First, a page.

I wasn't surprised to read new research from the University of Michigan that shows employees are raiding their retirement accounts. In fact, many experts are worried baby boomers will have to scrimp in retirement, if they are not scrimping already. A Gen-Xer, I am already planning to raid my retirement accounts before I officially retire.
According to a recent article by Fortune, people used to have defined-benefit pension plans, which essentially kept the retirement cookie jar on lockdown. Now, people put their money in 401(k) plans that allow people to sneak a nibble from their retirement cookies. The University of Michigan study found people withdrew money from retirement for reasons ranging from medical expenses to home remodeling projects. However, the No. 1 reason people tapped their retirement savings early was due to mortgage loan distress.
Dying without a penny
A high school classmate of mine recently died of a heart-attack in his sleep. Even though experts say I need to save enough money in retirement to last until I'm 100 years old, I don't think that's realistic. I could die at 40. I want to make some of my retirement money stretch in case I live to be 100 like my grandmother, but I also want to tap into some of it early.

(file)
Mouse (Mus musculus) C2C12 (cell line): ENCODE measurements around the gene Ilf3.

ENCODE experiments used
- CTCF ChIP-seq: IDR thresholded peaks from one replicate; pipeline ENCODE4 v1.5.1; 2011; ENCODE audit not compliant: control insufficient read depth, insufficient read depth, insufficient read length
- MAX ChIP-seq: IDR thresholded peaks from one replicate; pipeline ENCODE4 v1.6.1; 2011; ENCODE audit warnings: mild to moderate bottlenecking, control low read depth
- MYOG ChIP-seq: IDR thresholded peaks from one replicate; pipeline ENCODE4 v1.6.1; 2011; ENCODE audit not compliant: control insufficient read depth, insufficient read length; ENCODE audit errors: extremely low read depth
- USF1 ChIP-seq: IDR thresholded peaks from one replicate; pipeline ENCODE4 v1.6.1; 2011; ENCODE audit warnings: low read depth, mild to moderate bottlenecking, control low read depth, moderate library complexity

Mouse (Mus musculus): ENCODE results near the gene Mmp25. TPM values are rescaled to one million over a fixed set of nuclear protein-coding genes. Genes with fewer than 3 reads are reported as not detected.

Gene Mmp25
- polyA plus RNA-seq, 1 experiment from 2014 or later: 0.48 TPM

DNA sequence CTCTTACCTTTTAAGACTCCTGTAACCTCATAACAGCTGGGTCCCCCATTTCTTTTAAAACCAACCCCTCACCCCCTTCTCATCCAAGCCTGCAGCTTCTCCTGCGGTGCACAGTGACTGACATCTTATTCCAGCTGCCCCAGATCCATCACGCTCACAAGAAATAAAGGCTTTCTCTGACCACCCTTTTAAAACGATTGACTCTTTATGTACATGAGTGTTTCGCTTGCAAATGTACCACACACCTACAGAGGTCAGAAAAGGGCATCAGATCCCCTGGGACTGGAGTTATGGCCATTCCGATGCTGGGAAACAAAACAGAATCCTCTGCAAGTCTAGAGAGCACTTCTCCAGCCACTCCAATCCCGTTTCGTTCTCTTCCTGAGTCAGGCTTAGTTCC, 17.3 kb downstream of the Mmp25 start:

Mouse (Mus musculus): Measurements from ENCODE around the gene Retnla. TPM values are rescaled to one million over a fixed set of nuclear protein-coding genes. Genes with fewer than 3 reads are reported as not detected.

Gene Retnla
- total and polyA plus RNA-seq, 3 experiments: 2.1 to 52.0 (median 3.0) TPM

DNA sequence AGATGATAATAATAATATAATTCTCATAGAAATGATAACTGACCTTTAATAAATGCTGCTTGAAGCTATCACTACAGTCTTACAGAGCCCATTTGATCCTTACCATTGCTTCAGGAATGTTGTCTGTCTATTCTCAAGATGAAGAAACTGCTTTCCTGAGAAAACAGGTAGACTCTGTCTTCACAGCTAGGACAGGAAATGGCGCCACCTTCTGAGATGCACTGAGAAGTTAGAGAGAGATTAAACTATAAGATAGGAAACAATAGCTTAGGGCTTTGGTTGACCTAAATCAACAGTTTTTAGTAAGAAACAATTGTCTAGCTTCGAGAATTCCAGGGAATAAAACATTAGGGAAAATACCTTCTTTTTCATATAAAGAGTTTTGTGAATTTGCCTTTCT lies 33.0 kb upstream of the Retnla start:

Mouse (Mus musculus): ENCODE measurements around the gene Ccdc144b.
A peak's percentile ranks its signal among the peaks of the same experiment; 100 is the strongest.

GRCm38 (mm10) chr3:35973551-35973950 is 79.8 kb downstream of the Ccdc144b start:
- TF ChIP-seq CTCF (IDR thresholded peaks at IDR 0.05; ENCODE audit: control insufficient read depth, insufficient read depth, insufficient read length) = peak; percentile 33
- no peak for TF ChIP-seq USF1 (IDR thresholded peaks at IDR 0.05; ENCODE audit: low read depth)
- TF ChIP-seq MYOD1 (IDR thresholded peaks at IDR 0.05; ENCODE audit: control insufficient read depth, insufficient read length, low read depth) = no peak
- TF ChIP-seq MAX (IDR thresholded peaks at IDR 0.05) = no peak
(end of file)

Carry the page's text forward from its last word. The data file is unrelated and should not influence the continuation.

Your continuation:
Retiring as early as possible
It's annoying to hear government officials talk about raising the retirement age. As it is now, I can't receive full retirement benefits until I'm 67. I hope to retire at 67 with at least $1.5 million saved up. However, I am not going to live in poverty in my late 50s and early 60s just so I'll have an extra $100,000 set aside for retirement.
Making up for decreased wages
Another reason I expect to have to dip into my retirement savings early is because of the pay cuts and furloughs that have become commonplace in my workplace. It's difficult to pay the same bills every month when my income goes down instead of up. Sometimes I view my stock market gains as a way to counterbalance my substantial decrease in earned income.
Helping children buy a home
I'd like to leave an inheritance for my children. But it makes even more sense to help them now as they get through college, buy their first homes and start families. I rather tap into my retirement at 60 to help them buy their first home than help them from the grave. A lot of experts say that younger people are sabotaging their retirements by helping their adult children. I can withdrawal $10,000 to help each of my children purchase their first homes without any penalty. I'd rather see $20,000 from my Roth IRA go to good use than having it sit there and wait for the next stock market crash.
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